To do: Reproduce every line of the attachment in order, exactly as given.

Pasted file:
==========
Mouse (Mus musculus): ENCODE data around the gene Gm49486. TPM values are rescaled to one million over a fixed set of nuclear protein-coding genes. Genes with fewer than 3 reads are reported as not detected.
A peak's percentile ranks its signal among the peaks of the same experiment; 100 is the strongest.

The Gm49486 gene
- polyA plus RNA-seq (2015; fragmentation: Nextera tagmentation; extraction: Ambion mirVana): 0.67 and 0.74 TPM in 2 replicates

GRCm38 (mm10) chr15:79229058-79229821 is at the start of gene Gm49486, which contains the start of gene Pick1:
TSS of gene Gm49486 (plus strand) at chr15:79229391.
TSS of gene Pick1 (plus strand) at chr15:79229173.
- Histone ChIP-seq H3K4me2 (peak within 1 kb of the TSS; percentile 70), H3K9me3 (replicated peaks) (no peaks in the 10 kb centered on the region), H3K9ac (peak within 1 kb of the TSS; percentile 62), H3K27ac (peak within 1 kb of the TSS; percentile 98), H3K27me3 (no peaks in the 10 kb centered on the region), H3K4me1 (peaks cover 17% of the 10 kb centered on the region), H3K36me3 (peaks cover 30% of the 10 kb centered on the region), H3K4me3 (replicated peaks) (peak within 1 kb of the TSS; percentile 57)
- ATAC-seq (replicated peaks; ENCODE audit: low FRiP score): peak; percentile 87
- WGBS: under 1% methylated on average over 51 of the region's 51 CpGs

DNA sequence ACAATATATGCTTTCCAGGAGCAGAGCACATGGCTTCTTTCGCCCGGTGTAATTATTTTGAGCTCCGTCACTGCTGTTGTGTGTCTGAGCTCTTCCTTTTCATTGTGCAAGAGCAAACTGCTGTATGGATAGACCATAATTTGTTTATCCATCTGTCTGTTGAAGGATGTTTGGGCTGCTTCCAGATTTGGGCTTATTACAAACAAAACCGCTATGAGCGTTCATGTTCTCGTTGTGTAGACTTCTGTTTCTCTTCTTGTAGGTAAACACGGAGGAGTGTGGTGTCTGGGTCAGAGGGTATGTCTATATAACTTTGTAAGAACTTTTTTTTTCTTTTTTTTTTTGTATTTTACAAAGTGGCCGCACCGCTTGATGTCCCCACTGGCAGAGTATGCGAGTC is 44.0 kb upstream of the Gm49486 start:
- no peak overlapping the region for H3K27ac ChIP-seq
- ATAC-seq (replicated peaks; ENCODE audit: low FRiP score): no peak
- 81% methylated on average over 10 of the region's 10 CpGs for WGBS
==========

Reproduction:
Mouse (Mus musculus): ENCODE data around the gene Gm49486. TPM values are rescaled to one million over a fixed set of nuclear protein-coding genes. Genes with fewer than 3 reads are reported as not detected.
A peak's percentile ranks its signal among the peaks of the same experiment; 100 is the strongest.

The Gm49486 gene
- polyA plus RNA-seq (2015; fragmentation: Nextera tagmentation; extraction: Ambion mirVana): 0.67 and 0.74 TPM in 2 replicates

GRCm38 (mm10) chr15:79229058-79229821 is at the start of gene Gm49486, which contains the start of gene Pick1:
TSS of gene Gm49486 (plus strand) at chr15:79229391.
TSS of gene Pick1 (plus strand) at chr15:79229173.
- Histone ChIP-seq H3K4me2 (peak within 1 kb of the TSS; percentile 70), H3K9me3 (replicated peaks) (no peaks in the 10 kb centered on the region), H3K9ac (peak within 1 kb of the TSS; percentile 62), H3K27ac (peak within 1 kb of the TSS; percentile 98), H3K27me3 (no peaks in the 10 kb centered on the region), H3K4me1 (peaks cover 17% of the 10 kb centered on the region), H3K36me3 (peaks cover 30% of the 10 kb centered on the region), H3K4me3 (replicated peaks) (peak within 1 kb of the TSS; percentile 57)
- ATAC-seq (replicated peaks; ENCODE audit: low FRiP score): peak; percentile 87
- WGBS: under 1% methylated on average over 51 of the region's 51 CpGs

DNA sequence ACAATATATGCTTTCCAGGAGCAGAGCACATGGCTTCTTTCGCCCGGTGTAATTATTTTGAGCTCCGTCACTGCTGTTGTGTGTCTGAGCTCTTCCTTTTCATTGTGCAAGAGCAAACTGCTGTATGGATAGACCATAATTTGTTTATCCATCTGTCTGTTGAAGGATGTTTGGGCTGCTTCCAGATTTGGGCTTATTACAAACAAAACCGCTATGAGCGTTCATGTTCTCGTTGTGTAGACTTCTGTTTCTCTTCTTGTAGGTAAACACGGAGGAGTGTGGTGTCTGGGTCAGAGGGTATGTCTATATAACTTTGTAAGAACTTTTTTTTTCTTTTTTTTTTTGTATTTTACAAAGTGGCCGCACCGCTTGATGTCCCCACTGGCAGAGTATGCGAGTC is 44.0 kb upstream of the Gm49486 start:
- no peak overlapping the region for H3K27ac ChIP-seq
- ATAC-seq (replicated peaks; ENCODE audit: low FRiP score): no peak
- 81% methylated on average over 10 of the region's 10 CpGs for WGBS